Psalm 2004

Bush is my shepherd, I shall be in want.
He leadeth me beside the still factories,
He restoreth my doubts about the Republican Party,
He guideth me onto the paths of unemployment
for the party’s sake.
I do fear the evildoers, for thou talkst about them constantly.
The tax cuts for the rich and thy deficit spending
They do discomfort me.
Thou anointeth me with never-ending debt. And my savings
and assets shall soon be gone.
Surely poverty and hard living shall follow me.
And my jobless children shall dwell in my basement forever.

[ – Currently making the rounds on the Internet ]

After factoring out the Social Security surplus and adding in a pricey supplemental appropriation for the war in Iraq, the federal budget deficit for Fiscal Year 2004 could reach $700 billion. This would follow deficits for FY 2002 and 2003 of $318 billion and $639 billion respectively. In just three years, G.W. Bush’s fiscal policies will have resulted in a cumulative deficit exceeding $1.6 trillion.

It might be expected that “red ink” of this magnitude would generate some job growth. The President’s Council of Economic Advisers was optimistic, predicting 1.6 million new jobs by the end of FY 2003. But instead of 1,600,000 new jobs being created, 1,900,000 jobs were lost. (Economic Policy Institute Issue Brief 197, 2/12). And the wages in the emerging job markets were rapidly falling, 21 percent or $9,160 per year less in sectors actually adding jobs. (EPI “Economic Snapshot” 1/21).

This situation is not at all surprising given the recent remarks of Gregory Mankiw, chairman of the President’s Council of Economic Advisors, praising the corporate practice of “outsourcing.” Shifting U.S. jobs to low-wage countries overseas is “just another way of doing international trade” and “probably a plus for the economy in the long run” according to Mankiw.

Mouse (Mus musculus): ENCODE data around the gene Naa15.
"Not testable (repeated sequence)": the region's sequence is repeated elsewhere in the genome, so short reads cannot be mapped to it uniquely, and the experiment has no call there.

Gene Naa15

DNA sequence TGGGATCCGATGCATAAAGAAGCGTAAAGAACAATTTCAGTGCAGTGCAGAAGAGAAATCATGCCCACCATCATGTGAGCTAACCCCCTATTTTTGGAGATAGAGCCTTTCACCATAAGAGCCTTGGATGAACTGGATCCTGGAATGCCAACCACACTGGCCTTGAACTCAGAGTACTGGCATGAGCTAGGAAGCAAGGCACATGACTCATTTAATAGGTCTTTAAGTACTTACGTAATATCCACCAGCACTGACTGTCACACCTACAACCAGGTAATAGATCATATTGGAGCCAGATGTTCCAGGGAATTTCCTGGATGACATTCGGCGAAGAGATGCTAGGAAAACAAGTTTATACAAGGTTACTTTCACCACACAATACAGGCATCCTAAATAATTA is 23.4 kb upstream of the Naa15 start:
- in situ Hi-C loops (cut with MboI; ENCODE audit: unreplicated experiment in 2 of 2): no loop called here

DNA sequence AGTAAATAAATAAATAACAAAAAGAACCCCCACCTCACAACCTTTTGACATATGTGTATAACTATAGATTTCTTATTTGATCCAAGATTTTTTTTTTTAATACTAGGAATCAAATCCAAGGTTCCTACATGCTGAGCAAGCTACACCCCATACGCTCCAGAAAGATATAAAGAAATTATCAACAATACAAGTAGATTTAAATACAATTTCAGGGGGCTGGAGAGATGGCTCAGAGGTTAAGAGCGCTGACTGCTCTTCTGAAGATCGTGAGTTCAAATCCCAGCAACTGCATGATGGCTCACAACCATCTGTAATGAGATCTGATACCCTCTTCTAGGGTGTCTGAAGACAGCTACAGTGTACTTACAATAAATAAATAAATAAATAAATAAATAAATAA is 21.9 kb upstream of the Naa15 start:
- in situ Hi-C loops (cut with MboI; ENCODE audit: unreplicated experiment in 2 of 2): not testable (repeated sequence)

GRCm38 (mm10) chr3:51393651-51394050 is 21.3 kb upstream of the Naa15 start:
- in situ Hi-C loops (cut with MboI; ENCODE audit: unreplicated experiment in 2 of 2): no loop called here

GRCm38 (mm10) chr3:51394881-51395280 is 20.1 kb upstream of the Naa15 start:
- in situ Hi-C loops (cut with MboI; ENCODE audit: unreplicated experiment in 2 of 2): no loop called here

Outsourcing is also a contributing factor in the current “jobless recovery,” following the brief recession that the National Bureau’s Business Cycle Dating Committee reported ending in November 2001. While the recession is officially over, layoffs continue, with 500,000 factory jobs evaporating in 2003 alone.

Slashing corporate and upper income tax rates serves to create huge strategic deficits “as far as the eye can see.” The results, according to New York Times columnist Thomas Friedman, are “budgets of mass destruction,” which “recklessly imperil the nation’s future with crazy tax cutting and out of control spending.”

In another New York Times column titled “Red Ink Realities,” Paul Krugman reports that the sharp drop in tax revenues “has come almost entirely from taxes that are mostly paid by the richest five percent of families: the personal income tax and the corporate income tax. These taxes now take a smaller share of national income that in any year since World War II.” The goal of creating “red ink realities” is to “starve the beast,” i.e. create a situation that shrinks state revenues so much that government programs which help the poor and the middle class will have to be slashed, with the savings going to the rich in the form of yet more tax cuts.

In May 2003 the administration cynically bundled their tax cuts in a bill called the “Jobs and Growth Act.” While the legislation provided millionaires with an average tax cut of $93,000, it failed to result in any net job gains.

Bush is now anxious to make his tax cuts permanent, at a cost estimated by Joel Friedman and Richard Greenstein of Center on Budget and Policy Priorities to be $2.2 trillion over the ten year span of 2005-2014 (CBPP, 1/30/04). In recent testimony before the Senate Banking Committee, Alan Greenspan, Federal Reserve chairman, indicated that the Fed would support this budget madness, but only if government spending was dramatically reduced. He recommended sharp reductions in Social Security benefits for retirees to offset any fiscal impact these tax cuts for the wealthy would likely have.

The only way out of this economic dead end is a radical shift in policy. What democratically selected mechanism can assume economic stewardship in the face of gathering crisis is something to which we urgently need to turn our collective attention.

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